We let influencers destroy SA pop culture
They are all over our TV screens, they occupy our social media space and dominate the front row seats at fashion week.
While they have mastered the art of curating the perfect Instagram aesthetic, influencers have quickly become curators of SA pop culture.
Normally, it is expected that an influencer be knowledgeable on the product they sell to a niche market, but are our influencers giving us enough expertise on what to buy, or are they just feeding their own pre-influenced stomachs?
In 2009, Aziz Shavershian, popularly known by Zyzz, became the hottest Australian export. Zyzz was more concerned with the perfect physique.
What made him so different from other fitness experts was that he advocated for an unhealthy lifestyle while pursuing the ultimate muscle goals. This resulted in the birth of aesthetics.
Zyzz neglected the occasional post on protein shakes and opted for puffing multiple cigarettes, piled on junk food and tanned his life away.
In 2011, Zyzz died of a heart attack at a Thai sauna. While the irony of his death was enough to turn many followers away from the lifestyle he led, others continued to live by his ostentatious mantras and endless pursuit of aesthetic beauty.
The Zyzz generation was born and many still subscribe to what has become the biggest posthumous influencer in the world.
The American dream still affects our daily lives in SA, the same way the Zyzz generation would die for their gym deity.
One could even argue that the international power of the American dream not only birthed the likes of Zyzz but many of our own influencers.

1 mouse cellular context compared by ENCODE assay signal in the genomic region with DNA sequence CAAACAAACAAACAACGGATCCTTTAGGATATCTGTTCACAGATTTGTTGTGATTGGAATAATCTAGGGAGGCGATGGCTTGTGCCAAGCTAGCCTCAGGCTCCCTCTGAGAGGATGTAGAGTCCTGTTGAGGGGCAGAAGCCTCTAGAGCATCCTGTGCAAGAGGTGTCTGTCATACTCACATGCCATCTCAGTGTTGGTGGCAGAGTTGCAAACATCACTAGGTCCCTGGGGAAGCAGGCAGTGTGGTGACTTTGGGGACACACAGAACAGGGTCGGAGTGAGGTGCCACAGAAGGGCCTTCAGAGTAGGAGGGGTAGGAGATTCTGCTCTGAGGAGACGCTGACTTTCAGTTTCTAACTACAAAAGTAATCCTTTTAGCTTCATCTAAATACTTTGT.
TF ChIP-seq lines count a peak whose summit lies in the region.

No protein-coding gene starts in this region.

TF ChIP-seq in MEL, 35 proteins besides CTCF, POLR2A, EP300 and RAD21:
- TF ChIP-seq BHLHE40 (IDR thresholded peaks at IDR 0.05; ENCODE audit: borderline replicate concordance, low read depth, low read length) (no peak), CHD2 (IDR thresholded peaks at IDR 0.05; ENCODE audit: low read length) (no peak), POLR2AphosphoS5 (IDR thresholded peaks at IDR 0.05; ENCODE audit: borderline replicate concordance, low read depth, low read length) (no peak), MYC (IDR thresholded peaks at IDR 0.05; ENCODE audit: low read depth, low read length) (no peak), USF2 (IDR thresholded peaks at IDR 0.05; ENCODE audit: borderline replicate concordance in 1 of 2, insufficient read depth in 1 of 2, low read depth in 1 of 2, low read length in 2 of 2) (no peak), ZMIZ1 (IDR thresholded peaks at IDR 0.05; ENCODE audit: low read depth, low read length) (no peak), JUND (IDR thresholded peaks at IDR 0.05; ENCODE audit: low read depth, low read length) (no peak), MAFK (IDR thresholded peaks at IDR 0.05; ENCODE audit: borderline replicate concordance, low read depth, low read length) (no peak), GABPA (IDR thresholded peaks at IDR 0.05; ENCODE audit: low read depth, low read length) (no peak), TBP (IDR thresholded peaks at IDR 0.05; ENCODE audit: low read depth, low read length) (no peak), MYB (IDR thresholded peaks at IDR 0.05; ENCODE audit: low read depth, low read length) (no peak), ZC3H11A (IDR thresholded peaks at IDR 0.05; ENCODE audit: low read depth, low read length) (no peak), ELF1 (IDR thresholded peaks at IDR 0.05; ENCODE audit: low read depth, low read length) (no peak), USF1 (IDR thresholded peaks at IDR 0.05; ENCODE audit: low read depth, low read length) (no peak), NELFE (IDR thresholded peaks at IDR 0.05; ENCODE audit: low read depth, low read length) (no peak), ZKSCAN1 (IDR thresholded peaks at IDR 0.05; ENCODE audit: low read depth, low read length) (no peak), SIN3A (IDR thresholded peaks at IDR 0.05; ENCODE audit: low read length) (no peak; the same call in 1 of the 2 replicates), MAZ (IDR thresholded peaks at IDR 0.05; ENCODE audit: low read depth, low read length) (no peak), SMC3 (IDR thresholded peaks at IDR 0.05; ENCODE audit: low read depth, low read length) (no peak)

The vapid pursuit of material power, as seen through influencers like Kefilwe Mabote and Gemaene Taylor, has birthed our own versions of Zyzz, who still seek power through the cars they drive, the places they stay and the friends they eat with (I’m not talking about food).
The rise of the South African influencer destroyed the intellectual merits of our pop culture but opened us to the power of niche markets.
The voice of an Anna Wintour matters less in a world where you can find representation from the click of a button.
However, the South African influencer, much like Zyzz himself, may already be under the influence of materialism.
Their opinion, which we consume, is determined by their need to fit in rather than to educate or inform.
The theatre, unlike Sizwe Banzi, is actually dying.
Our television programmes are carbon copies of themselves.
Our best musicians are reductive of what already exists. Our literature is bought as a display of intellectual consumerism. Our runways are opulent and tell very little stories.
All these should be expected. South African influencers pursue the ancient aesthetic known as the American dream.
And as long as they do, our pop culture will never have the identity it once had.